The European Union's Dublin regulations, ruling that refugees must apply for asylum in the first EU country they enter, were suspended in Germany in 2011 due to the poor conditions and infrastructure to process asylum seekers in Greece.
However, these processing systems are still described as "dire" by humanitarian organizations in Greece, where temperatures in the refugee camps have dropped to as low as —18 degrees Celsius (0 degrees Fahrenheit), leaving people stuck in below freezing conditions following the closure of alternative routes into Europe from elsewhere.
Yet the rules are being reinstated in Germany in March 2017, which will see the return of all asylum seekers to the country they first stepped foot in.
Slovenia is also planning to toughen up its refugee and asylum seeker procedures by amending its Aliens Act, allowing police officers the power to stop and turn back any asylum seekers on the border, imitating Hungary and Croatia in their approach to refugees.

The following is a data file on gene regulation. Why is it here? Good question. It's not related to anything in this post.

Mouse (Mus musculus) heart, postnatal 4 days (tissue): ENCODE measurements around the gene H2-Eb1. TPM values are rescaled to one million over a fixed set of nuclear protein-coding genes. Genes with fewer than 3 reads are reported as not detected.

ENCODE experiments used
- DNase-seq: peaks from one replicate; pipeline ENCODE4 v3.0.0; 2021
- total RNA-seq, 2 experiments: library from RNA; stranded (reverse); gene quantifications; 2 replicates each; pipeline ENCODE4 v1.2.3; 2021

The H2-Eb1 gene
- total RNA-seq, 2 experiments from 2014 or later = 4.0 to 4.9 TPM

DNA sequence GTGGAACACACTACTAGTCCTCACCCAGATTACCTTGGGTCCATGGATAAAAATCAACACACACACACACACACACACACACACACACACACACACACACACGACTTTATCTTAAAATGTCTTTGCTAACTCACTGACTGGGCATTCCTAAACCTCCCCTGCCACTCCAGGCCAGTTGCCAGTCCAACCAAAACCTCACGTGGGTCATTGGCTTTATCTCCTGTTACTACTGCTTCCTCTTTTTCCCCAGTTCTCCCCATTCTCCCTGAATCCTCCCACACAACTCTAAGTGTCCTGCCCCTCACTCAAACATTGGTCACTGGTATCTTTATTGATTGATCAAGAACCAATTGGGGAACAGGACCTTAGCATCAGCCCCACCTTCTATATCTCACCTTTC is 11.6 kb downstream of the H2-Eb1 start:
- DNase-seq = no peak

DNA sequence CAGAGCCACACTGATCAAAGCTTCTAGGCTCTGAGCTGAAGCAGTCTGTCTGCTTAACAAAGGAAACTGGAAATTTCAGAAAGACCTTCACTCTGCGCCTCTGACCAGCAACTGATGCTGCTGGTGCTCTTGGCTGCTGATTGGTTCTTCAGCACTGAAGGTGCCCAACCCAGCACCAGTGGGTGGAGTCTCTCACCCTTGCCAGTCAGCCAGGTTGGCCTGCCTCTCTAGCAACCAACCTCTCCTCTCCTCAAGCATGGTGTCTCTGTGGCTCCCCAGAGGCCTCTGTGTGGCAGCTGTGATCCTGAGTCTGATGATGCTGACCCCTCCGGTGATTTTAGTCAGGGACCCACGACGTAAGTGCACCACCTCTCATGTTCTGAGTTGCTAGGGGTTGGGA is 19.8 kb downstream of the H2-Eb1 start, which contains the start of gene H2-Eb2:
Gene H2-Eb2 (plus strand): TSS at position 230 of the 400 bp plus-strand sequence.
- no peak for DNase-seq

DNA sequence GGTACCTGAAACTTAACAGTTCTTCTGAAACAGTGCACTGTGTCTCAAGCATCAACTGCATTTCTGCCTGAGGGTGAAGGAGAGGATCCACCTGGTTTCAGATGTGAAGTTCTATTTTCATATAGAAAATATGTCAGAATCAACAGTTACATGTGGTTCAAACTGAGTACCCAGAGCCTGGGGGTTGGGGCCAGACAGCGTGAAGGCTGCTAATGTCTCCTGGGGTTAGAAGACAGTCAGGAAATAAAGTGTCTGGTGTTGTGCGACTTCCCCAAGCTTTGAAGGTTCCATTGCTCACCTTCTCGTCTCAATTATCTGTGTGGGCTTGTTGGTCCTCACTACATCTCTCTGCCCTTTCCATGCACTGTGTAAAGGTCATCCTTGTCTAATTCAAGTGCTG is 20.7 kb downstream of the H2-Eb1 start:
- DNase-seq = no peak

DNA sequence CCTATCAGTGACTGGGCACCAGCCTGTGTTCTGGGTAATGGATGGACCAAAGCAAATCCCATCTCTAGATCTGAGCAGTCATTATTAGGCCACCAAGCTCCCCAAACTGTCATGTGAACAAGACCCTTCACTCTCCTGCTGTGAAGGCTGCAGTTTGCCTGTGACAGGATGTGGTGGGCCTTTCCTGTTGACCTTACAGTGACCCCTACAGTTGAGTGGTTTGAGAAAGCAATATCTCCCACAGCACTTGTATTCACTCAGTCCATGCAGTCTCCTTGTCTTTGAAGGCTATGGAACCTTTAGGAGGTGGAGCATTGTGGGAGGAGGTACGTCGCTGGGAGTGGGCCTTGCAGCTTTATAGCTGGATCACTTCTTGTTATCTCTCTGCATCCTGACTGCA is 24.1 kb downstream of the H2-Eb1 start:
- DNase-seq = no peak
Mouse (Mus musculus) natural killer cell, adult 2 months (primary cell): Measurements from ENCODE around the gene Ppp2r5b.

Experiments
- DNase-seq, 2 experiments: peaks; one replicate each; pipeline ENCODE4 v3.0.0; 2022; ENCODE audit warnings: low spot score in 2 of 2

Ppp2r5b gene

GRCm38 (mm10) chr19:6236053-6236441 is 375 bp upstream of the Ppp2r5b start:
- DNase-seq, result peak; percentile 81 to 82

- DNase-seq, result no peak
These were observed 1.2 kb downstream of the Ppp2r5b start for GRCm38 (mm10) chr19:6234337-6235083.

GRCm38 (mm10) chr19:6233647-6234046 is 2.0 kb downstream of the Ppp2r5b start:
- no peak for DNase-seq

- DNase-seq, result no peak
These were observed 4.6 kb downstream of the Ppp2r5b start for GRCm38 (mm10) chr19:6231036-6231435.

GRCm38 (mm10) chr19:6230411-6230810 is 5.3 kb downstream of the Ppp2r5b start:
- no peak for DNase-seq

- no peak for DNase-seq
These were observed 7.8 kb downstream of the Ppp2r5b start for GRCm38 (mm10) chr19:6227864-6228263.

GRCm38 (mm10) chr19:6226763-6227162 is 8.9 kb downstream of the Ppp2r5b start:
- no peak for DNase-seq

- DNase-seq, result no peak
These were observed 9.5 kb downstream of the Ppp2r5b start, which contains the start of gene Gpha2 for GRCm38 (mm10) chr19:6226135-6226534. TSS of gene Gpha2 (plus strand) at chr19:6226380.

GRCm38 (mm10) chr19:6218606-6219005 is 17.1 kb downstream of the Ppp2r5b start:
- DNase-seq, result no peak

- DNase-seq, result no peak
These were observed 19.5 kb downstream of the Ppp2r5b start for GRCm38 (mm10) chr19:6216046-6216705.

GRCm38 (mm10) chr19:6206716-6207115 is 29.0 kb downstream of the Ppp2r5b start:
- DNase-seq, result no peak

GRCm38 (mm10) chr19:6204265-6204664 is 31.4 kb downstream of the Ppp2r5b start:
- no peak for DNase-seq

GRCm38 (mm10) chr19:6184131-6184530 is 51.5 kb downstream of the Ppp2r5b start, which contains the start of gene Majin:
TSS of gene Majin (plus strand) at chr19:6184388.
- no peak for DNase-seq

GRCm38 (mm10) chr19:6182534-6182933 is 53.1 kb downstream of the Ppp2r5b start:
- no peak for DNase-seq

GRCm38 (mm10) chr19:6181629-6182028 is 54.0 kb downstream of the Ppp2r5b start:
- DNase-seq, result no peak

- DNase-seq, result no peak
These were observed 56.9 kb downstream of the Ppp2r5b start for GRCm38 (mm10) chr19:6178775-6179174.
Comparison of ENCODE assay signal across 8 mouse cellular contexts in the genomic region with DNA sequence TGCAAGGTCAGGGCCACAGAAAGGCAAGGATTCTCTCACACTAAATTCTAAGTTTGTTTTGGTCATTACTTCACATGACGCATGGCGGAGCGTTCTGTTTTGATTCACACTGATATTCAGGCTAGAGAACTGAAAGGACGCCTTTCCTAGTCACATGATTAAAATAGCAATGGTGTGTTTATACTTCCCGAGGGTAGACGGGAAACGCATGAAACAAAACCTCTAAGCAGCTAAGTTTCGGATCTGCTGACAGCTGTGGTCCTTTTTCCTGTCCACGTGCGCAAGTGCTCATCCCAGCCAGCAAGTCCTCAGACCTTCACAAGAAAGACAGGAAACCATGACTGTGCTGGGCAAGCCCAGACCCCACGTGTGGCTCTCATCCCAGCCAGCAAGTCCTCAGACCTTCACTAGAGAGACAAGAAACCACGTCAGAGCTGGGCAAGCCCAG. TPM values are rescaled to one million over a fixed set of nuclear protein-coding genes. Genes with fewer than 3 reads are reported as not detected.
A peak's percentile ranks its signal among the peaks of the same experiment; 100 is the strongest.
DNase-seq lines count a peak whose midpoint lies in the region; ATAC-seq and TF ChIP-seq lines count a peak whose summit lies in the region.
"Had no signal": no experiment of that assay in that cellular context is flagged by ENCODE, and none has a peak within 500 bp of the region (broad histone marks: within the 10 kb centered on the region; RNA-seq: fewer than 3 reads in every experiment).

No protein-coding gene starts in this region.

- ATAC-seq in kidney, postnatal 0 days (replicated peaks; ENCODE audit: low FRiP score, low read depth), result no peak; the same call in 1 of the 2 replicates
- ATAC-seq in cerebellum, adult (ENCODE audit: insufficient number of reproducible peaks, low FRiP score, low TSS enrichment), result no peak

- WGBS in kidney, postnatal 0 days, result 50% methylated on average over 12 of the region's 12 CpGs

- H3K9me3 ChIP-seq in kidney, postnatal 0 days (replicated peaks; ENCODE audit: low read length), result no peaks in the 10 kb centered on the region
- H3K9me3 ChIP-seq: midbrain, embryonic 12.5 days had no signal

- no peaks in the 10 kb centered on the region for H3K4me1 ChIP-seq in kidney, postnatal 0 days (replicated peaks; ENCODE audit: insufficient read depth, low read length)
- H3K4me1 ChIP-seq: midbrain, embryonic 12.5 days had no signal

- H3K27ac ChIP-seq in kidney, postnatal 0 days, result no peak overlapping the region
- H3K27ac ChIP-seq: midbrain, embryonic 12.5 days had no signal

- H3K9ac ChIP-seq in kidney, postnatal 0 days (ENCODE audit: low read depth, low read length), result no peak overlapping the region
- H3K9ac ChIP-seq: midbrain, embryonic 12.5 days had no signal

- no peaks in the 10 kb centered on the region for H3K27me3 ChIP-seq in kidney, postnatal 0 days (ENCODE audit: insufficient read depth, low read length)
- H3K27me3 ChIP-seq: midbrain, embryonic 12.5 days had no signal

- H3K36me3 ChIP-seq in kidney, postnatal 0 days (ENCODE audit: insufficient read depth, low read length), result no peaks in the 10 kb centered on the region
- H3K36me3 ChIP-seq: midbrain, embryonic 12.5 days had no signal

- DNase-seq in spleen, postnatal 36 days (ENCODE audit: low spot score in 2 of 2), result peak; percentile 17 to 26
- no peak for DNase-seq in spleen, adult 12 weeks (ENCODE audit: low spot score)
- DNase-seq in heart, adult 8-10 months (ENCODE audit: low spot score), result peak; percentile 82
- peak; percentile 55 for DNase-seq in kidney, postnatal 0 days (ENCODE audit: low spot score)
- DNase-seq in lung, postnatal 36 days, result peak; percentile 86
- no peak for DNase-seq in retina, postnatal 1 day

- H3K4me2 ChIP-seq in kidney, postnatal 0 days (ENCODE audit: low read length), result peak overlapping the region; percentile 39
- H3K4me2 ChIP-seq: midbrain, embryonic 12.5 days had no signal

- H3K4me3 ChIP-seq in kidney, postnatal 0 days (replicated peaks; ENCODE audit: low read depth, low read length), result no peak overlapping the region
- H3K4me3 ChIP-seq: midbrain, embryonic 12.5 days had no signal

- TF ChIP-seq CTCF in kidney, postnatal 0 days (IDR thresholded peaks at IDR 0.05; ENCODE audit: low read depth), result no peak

However, the secretary general of the Council of Europe, Thorbjorn Jagland, has written to the Slovenian prime minister, Miro Cerar urging caution over the proposed Aliens Act.
Mr. Jagland suggested it could contravene the European Convention on Human Rights, especially considering the "right to due process, the consideration of individual circumstances in the processing of applications and protection of all migrants and asylum seekers against ill-treatment."
Human rights organization Amnesty International have also raised concerns, claiming it strips refugees of their rights according to EU laws.